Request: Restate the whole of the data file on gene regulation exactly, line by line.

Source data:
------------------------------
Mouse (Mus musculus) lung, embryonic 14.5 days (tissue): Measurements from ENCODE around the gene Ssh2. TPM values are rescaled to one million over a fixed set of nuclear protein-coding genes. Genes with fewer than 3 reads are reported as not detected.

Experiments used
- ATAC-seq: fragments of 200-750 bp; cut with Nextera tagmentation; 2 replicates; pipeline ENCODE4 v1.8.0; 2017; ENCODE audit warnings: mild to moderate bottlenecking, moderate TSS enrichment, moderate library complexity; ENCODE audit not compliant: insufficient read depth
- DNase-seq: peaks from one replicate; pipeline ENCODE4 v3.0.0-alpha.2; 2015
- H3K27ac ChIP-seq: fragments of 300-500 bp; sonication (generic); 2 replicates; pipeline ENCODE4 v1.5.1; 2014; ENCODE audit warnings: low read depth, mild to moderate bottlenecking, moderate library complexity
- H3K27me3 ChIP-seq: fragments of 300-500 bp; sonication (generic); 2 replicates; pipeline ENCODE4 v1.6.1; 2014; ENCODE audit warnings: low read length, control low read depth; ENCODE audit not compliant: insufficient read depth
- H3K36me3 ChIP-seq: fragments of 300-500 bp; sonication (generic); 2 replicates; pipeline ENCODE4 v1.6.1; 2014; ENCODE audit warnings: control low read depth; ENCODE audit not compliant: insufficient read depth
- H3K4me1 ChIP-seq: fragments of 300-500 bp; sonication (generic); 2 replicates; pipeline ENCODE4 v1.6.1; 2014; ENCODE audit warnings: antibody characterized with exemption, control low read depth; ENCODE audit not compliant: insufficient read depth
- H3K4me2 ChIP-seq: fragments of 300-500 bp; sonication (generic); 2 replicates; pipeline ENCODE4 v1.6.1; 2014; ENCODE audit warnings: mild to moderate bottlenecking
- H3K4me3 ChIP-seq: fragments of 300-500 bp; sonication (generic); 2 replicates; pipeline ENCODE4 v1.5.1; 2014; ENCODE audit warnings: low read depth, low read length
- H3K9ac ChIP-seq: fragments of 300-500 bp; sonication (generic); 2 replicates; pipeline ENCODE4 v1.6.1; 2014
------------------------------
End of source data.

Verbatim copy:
Mouse (Mus musculus) lung, embryonic 14.5 days (tissue): Measurements from ENCODE around the gene Ssh2. TPM values are rescaled to one million over a fixed set of nuclear protein-coding genes. Genes with fewer than 3 reads are reported as not detected.

Experiments used
- ATAC-seq: fragments of 200-750 bp; cut with Nextera tagmentation; 2 replicates; pipeline ENCODE4 v1.8.0; 2017; ENCODE audit warnings: mild to moderate bottlenecking, moderate TSS enrichment, moderate library complexity; ENCODE audit not compliant: insufficient read depth
- DNase-seq: peaks from one replicate; pipeline ENCODE4 v3.0.0-alpha.2; 2015
- H3K27ac ChIP-seq: fragments of 300-500 bp; sonication (generic); 2 replicates; pipeline ENCODE4 v1.5.1; 2014; ENCODE audit warnings: low read depth, mild to moderate bottlenecking, moderate library complexity
- H3K27me3 ChIP-seq: fragments of 300-500 bp; sonication (generic); 2 replicates; pipeline ENCODE4 v1.6.1; 2014; ENCODE audit warnings: low read length, control low read depth; ENCODE audit not compliant: insufficient read depth
- H3K36me3 ChIP-seq: fragments of 300-500 bp; sonication (generic); 2 replicates; pipeline ENCODE4 v1.6.1; 2014; ENCODE audit warnings: control low read depth; ENCODE audit not compliant: insufficient read depth
- H3K4me1 ChIP-seq: fragments of 300-500 bp; sonication (generic); 2 replicates; pipeline ENCODE4 v1.6.1; 2014; ENCODE audit warnings: antibody characterized with exemption, control low read depth; ENCODE audit not compliant: insufficient read depth
- H3K4me2 ChIP-seq: fragments of 300-500 bp; sonication (generic); 2 replicates; pipeline ENCODE4 v1.6.1; 2014; ENCODE audit warnings: mild to moderate bottlenecking
- H3K4me3 ChIP-seq: fragments of 300-500 bp; sonication (generic); 2 replicates; pipeline ENCODE4 v1.5.1; 2014; ENCODE audit warnings: low read depth, low read length
- H3K9ac ChIP-seq: fragments of 300-500 bp; sonication (generic); 2 replicates; pipeline ENCODE4 v1.6.1; 2014